Where do we even begin to dissect this disastrous game that portends a downward spiral for this Packers team unless something dramatically different happens to change the path on which it seems headed? Yes, there were game-ending injuries Sunday to linebacker Jake Ryan (ankle) on the first defensive series of the game, and to tackle David Bakhtiari (knee) and guard T.J. Lang (ankle) later on. Lang may be the worst, as he was seen in the locker room after the game on crutches and wearing an air-boot. Oy. And penalties. Oh, the penalties.
Even the venerable "Voice of the Packers," Wayne Larrivee, when asked what's ailing the Pack had no clear answer this morning on 620WTMJ Radio in Milwaukee. He doesn't think it has to do with the scheme, play-calling or coaching necessarily; as he reminded listeners, it may have more to do with personnel as these same three factors seemed to be doing just fine when the Packers had Donald Driver and Jermichael Finley, for example. So, personnel, albeit with many young and untested players who are now forced to play starting roles because of injuries, is part of the issue right now. All he could say is that in his roughly 38 years covering football he thinks that what really plays a key factor in championship-caliber teams is spirit and emotion. Right now, he's not so sure the Packers have much of that going for them.
Photo by Danny Damiani/USA TODAY NETWORK-Wis
We have to agree with Larrivee on both points. Personnel, and particularly GM Ted Thompson's time-worn (and perhaps worn-out?) approach to building a team through the draft seems as if it works as long as the starters stay healthy. But when you get past the second or third team players -- and we have, in some cases now -- the lack of quality depth shows on the field and on the scoreboard. To Larrivee's second point -- spirit and emotion -- we haven't seen much of that all season, have we? As we have pointed out here on several occasions, the Pack has played two good halves of football all season...and they were in two different games. Everybody seems flat from the get-go, as evidenced by last week's opening kickoff return by the Colts and yesterday's opening offensive play for a 75-yard touchdown run by the Titans. Hello!??? Anybody awake on that field? Doesn't seem so.
How do you get that missing mojo back? Winning would help. But now on a three-game losing streak, and with two more tough road games coming up in Washington, D.C. and Philadelphia before returning to Lambeau Field to take on the Texans, is immediate winning even in the cards? As much as it pains us to say it, we don't think so.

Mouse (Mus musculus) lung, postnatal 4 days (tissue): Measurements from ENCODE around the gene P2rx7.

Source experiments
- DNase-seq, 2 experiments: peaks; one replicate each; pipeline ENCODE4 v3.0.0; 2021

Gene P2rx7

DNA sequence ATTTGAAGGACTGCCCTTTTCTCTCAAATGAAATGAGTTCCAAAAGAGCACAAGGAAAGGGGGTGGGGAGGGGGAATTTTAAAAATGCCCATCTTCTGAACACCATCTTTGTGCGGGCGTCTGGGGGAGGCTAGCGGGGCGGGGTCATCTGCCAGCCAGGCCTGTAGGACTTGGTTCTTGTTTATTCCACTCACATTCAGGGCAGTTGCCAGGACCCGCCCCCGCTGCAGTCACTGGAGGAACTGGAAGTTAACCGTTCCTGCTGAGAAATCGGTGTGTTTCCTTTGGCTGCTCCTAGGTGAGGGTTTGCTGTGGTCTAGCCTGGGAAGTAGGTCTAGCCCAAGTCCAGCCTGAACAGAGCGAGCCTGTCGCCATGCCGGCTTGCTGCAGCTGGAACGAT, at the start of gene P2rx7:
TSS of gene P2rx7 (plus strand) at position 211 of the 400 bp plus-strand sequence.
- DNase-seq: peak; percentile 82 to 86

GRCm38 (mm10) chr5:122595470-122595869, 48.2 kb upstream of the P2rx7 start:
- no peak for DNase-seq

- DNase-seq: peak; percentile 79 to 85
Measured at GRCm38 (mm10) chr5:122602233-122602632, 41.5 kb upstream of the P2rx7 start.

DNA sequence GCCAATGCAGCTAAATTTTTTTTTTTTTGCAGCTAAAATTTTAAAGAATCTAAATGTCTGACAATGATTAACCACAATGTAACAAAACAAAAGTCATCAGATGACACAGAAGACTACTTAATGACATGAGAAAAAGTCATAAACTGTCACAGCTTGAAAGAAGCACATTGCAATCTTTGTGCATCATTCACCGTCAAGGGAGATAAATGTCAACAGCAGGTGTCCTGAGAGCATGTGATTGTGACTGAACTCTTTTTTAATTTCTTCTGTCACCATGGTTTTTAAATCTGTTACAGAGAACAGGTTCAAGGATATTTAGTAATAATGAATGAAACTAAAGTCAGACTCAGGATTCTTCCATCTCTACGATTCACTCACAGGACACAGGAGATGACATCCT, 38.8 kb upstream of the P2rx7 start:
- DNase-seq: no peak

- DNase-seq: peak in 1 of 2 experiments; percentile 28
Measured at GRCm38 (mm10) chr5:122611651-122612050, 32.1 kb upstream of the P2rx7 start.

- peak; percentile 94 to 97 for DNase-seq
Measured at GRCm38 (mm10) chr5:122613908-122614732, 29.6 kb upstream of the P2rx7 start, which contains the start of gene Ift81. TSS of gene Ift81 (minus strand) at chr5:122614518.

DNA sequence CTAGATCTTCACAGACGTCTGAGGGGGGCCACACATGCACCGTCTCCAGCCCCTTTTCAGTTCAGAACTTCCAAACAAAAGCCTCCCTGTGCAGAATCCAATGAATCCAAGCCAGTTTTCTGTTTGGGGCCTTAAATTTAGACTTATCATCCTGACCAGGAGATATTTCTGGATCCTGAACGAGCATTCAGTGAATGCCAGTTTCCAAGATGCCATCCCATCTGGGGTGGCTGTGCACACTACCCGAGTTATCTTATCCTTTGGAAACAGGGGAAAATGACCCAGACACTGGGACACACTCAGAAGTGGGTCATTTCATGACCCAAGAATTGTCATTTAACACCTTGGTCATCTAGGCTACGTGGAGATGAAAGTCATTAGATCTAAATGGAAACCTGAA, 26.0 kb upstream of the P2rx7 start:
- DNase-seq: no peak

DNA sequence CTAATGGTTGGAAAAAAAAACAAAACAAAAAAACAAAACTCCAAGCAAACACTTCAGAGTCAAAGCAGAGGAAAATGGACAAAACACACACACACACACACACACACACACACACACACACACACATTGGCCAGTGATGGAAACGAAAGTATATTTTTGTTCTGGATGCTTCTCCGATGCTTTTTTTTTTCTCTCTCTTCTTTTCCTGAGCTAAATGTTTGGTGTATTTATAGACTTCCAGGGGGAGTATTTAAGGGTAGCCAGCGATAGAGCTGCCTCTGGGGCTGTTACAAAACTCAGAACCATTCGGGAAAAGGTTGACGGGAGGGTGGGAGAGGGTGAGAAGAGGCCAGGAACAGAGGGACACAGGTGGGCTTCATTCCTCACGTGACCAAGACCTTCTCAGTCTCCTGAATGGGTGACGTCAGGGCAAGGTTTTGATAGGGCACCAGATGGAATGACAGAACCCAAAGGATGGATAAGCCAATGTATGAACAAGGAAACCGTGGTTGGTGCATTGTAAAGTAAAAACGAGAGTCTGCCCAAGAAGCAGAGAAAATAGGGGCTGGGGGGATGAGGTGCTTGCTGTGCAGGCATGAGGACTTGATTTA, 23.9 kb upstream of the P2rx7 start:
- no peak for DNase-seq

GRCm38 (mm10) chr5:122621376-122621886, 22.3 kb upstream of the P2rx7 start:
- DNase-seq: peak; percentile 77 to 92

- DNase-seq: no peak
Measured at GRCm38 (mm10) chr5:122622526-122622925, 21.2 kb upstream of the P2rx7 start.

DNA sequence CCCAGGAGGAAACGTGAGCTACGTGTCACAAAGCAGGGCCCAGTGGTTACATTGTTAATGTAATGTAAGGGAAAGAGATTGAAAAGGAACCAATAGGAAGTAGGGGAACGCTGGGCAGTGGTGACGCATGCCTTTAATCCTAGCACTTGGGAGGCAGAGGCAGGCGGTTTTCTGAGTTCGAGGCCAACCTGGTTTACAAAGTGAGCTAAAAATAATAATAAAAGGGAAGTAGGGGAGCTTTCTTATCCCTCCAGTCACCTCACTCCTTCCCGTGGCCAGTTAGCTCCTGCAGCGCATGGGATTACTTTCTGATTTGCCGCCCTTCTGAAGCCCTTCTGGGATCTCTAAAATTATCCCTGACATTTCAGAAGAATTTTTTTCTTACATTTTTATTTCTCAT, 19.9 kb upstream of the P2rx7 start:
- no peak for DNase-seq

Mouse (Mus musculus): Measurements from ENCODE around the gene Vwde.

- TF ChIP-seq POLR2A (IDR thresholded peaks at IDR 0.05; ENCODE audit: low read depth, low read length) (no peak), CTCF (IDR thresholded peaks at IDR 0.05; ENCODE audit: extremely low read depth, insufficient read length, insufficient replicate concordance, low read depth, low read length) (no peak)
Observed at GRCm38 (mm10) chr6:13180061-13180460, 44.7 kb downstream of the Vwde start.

Case in point: the green 'n' gold glasses which most Packer fans wear (including yours truly) causes a bit of blindness when it comes to our team. It might be hard to realize but in the last 21 games, the Packers are now 9-12 going back to last season. Nine wins, 12 losses. The problem didn't just start this season. It's got a history. Something deeply rooted in the locker room if not the players' psyches. Perhaps the head coach has lost his team, outworn his stay; legendary coach Bill Walsh is reported to have said a coach shouldn't stay in one place for more than 10 years because things get stale for an organization after a while. Perhaps that's the case with McCarthy. Thompson, too, perhaps.
Of course, no dramatic coaching or front office changes will be made during this season; it's just not the Packers way of doing things. So this so-far dreadful season will play out how it will. Those of a "glass half-full" mentality will point out that at 4-5 the Packers are only one game out of the NFC North lead. Others might respond that that's only because this division pretty much stinks at this point overall. The once invincible 5-0 ViQueens have now dropped 4 in a row. Detroit didn't win or lose because they were on their bye week. Will Da Bearz do anything? C'mon.
So, if by some stretch of the imagination the Packers can turn things around, they do have a chance. But really, where will they go with the current state of injuries, journeymen and otherwise inexperienced players thrust into starting or other key roles, and the palpable lack of spirit exhibited week after week? The Packers will write the final answer to that question. Each one of us can in the meantime have our own conclusion. For Packers beat writer extraordinaire, Bob McGinn, he puts it like this: Packers' season on the brink. How's that for rich brevity?
Having said all that: Go Pack Go!!!